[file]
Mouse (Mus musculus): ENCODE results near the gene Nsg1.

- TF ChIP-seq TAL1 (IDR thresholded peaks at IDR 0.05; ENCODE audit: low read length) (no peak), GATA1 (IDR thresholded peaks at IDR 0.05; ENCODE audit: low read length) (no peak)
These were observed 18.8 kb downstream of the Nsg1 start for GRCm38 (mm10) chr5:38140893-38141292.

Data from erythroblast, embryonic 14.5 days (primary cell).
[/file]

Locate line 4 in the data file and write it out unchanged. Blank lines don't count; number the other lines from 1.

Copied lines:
Data from erythroblast, embryonic 14.5 days (primary cell).